Connecting these dots, then, we have some rather important decisions to make, and little, if any, time left to chew before we swallow. Across the full expanse of uncertainties in the Oxford model, it is nonetheless certain that a concerted, global shift to more plant-based diets offers a partial solution to the existential threats both clearest, and most omnipresent. Chronic disease is increasingly ubiquitous, and the world’s great drain of years from life, and life from years. That calamitous, continuous human cost is overwhelmingly preventable by the application of knowledge long at our disposal, applied to lifestyle. Diet is salient in the mix.
Environmental change is slightly less immediate in its impositions, but will prove the greater peril in time. The only remaining questions pertain to how much time, and the most worrisome answers imply all too little.
We should, obviously then, for the sake of what we know for sure, and the sake of what we just robustly suspect, change how we eat. What stands in the way?
Complacency, for one. Change is never easy – not for individuals, and not for cultures. But change is not a choice in this instance. The choice is between changing while we still have choices or changing in response to the fact that we no longer do. Individuals who can’t find time to exercise always manage to find time for their coronary bypass. Cities lacking the political will for policies, practices and programs favorable to the health of people and planet alike will find a way to evacuate when the waters rise.
For another, cost. Keeping up is expensive – just often less so than failure to do so. Look to New Orleans for some relevant lessons.
Mostly, though, we are obnubilated by a culture that implies that how things are is how they ought to be. Perception is reality, and our perception is blinkered.
Last night, my wife and I had dinner at what passes for a Mediterranean-style restaurant in our neighborhood. I had a vegetarian dinner; my wife, mostly so, but for some shrimp. But the litany of specials was a study in carnivory – up to and including a pork chop entree with a side of “bacon fries,” whatever exactly those are. Whatever the appeal of such a lineup – if we do not conjure images of the cows, pigs and sheep raised for slaughter; if we do not consider the consumption of water, and the emission of greenhouse gases – we are not merely dining on denial. We are dining on our children’s blighted future.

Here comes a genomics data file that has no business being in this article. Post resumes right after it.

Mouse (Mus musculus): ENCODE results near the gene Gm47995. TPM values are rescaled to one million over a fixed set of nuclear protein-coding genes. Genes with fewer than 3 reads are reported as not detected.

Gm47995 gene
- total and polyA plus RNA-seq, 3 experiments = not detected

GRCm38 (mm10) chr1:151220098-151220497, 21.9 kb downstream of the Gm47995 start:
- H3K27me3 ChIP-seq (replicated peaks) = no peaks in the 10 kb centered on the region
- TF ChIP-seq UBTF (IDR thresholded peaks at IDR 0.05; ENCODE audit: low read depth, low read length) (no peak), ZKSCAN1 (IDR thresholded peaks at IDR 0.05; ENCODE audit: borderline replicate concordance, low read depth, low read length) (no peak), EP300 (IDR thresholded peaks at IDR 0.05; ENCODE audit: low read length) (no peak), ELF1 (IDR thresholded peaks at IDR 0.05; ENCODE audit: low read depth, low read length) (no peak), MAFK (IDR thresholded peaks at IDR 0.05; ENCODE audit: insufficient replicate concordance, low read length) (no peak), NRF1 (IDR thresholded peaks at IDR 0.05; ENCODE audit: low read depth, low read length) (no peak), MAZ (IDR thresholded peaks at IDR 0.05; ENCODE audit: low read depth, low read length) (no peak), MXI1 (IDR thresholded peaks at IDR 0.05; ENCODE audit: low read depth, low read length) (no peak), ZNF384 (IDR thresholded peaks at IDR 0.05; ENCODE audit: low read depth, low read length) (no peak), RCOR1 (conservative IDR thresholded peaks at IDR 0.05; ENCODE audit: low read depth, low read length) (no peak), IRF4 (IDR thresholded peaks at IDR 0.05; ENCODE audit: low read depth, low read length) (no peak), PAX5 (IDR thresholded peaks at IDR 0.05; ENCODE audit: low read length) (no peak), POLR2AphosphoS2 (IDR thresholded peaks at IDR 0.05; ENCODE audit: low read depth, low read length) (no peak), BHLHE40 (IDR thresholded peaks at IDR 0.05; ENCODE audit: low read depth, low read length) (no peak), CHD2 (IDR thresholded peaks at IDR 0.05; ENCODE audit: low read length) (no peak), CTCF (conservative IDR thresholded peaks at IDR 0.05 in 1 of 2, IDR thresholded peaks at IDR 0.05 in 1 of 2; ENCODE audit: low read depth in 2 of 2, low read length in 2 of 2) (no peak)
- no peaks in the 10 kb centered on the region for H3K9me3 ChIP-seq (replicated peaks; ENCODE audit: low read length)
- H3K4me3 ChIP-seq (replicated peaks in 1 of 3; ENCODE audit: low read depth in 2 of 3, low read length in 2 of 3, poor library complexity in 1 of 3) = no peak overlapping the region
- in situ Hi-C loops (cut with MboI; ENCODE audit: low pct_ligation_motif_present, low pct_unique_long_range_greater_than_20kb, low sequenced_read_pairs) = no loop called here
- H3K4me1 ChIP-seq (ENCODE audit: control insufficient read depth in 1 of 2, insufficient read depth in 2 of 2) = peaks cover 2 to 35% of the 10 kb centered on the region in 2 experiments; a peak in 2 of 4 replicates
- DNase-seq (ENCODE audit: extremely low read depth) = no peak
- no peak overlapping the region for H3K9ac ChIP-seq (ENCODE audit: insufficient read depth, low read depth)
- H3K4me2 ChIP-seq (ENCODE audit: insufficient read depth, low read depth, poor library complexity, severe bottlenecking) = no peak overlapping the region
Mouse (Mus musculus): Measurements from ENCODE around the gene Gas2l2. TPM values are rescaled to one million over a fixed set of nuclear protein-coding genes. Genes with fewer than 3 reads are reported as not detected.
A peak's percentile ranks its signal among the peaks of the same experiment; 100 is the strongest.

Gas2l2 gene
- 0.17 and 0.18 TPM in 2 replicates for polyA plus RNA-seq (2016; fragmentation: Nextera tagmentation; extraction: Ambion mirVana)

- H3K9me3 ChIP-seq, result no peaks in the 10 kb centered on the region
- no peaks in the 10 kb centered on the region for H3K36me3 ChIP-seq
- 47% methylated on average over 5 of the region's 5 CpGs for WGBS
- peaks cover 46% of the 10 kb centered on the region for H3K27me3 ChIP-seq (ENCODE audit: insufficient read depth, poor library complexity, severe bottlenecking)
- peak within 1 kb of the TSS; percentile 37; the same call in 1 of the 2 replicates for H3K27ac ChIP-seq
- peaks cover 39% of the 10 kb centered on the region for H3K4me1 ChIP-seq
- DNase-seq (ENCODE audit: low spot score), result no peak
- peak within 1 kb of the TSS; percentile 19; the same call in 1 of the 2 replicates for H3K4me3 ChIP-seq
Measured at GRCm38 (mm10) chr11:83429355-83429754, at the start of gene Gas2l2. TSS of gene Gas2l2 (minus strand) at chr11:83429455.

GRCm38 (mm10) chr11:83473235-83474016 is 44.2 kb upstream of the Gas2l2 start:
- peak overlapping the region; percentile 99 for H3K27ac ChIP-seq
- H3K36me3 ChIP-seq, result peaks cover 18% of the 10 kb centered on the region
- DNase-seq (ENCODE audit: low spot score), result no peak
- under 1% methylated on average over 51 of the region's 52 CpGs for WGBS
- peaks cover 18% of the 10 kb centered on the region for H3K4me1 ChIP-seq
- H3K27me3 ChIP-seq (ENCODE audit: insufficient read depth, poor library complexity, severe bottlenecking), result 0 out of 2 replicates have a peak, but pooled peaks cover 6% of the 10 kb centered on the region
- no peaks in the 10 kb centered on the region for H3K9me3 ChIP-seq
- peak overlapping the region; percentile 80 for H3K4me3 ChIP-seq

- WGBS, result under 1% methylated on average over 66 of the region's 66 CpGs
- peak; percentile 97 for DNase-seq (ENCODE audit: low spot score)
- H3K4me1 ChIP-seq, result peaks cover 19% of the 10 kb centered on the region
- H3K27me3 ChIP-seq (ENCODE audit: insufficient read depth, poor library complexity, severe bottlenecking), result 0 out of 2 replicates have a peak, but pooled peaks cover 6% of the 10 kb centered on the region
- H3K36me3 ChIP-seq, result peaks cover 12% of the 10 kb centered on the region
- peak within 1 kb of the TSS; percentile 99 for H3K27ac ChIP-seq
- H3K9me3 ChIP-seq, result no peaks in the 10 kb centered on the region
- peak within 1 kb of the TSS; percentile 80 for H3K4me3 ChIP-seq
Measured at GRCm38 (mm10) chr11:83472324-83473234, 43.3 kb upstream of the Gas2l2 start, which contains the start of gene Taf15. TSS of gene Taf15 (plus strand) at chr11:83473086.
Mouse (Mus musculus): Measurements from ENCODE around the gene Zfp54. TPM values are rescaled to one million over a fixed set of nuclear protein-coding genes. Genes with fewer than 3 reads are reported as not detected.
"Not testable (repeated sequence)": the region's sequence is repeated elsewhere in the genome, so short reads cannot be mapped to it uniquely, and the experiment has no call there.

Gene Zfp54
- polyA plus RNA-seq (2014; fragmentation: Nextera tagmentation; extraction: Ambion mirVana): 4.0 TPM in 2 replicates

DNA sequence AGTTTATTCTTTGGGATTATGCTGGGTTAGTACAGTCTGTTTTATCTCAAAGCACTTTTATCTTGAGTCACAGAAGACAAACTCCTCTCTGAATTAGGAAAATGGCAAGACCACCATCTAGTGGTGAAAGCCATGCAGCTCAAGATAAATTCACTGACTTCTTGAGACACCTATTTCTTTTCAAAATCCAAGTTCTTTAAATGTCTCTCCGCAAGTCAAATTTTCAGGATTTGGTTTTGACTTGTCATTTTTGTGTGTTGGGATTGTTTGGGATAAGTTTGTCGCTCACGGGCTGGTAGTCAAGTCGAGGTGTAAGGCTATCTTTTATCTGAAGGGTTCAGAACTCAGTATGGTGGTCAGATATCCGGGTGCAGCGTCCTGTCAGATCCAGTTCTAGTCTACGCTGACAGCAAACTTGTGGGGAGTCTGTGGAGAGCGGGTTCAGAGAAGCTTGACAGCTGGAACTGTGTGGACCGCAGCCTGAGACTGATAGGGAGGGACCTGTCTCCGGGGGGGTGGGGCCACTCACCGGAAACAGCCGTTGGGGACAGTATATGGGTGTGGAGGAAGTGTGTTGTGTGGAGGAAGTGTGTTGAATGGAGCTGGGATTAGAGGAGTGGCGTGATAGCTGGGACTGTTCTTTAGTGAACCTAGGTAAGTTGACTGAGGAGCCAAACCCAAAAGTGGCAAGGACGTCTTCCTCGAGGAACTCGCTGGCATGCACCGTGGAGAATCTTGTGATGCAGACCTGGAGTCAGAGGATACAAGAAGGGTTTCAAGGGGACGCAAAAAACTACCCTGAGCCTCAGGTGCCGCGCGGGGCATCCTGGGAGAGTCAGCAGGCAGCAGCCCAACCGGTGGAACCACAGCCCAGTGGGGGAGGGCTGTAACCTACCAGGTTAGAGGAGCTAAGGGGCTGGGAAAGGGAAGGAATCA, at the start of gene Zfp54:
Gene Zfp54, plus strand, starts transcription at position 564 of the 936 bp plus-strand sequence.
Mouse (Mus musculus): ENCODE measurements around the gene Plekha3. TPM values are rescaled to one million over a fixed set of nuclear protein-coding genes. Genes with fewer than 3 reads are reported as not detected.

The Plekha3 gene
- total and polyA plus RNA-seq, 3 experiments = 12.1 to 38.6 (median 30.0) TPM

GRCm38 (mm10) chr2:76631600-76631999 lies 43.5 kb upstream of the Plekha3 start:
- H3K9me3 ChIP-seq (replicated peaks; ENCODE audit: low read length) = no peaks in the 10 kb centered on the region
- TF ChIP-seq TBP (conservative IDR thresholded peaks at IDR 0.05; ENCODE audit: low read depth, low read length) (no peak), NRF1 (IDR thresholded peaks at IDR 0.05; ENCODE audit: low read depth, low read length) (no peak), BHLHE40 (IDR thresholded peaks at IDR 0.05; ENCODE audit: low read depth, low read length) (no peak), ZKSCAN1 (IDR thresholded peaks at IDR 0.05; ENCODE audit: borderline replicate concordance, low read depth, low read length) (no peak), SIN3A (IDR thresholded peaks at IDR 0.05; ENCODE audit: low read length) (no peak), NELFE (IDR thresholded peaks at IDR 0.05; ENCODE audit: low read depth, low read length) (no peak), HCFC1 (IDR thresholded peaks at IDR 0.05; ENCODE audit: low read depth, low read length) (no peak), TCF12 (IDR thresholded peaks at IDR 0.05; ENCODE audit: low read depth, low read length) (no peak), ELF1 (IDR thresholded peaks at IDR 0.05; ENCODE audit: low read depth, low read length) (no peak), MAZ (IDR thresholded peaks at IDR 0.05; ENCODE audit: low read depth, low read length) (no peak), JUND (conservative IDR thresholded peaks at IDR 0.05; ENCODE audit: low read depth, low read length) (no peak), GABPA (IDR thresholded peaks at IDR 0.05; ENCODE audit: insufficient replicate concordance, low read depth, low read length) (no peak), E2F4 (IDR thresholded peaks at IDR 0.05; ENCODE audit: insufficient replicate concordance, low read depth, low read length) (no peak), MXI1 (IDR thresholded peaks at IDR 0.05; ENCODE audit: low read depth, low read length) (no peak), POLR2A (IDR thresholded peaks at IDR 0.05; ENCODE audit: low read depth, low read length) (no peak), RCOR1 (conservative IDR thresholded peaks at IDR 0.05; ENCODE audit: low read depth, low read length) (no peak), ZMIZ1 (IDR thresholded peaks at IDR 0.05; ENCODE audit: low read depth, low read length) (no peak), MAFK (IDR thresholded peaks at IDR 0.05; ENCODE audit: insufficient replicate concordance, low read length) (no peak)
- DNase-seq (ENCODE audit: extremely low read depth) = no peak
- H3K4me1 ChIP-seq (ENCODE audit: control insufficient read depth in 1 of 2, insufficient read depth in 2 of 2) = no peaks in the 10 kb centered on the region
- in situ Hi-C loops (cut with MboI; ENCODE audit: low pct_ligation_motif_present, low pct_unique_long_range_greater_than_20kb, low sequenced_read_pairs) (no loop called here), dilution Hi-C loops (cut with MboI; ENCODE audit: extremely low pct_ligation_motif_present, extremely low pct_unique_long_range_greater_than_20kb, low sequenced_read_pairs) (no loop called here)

Doing what needs doing will be disruptive and difficult. But frankly, that’s just too damn bad. Once, the earth was flat, and reorienting the understanding of all of humanity to make it spherical was monumentally disruptive. But consider the stunted condition endowed to us by ancestors who found reality too hard, and renounced it.
Once, the sun revolved around the earth. There has perhaps never been a mandate more disruptive, or on a relative scale more costly, than repositioning the planet in the solar system. The only thing potentially more disruptive and costly still would have been failure to accommodate the truth.
So it is for us. Culture conspires against what we need. Complacency conspires against what we need. Human nature and the time horizons that bound our primate brains conspire against what we need. The economic arguments of immediate reward and instant gratification conspire against our need. But how pernicious and toxic to the very character of progress for us to acquiesce.
All great advances, all great accommodations of urgent need and updated reality have been disruptive. So, too, will be the essential shift from fossil fuel to renewable energy sources. So, too, will be the stunningly, diversely beneficial shift to diets of mostly minimally-processed plants.
Or, we can live on diets of baloney and denial that consign to our grandchildren whatever is left. They can enjoy it while rowing their boats down the streets of Brussels and Tokyo and Manhattan, careful not to go over edge of the world, watching the sun go round.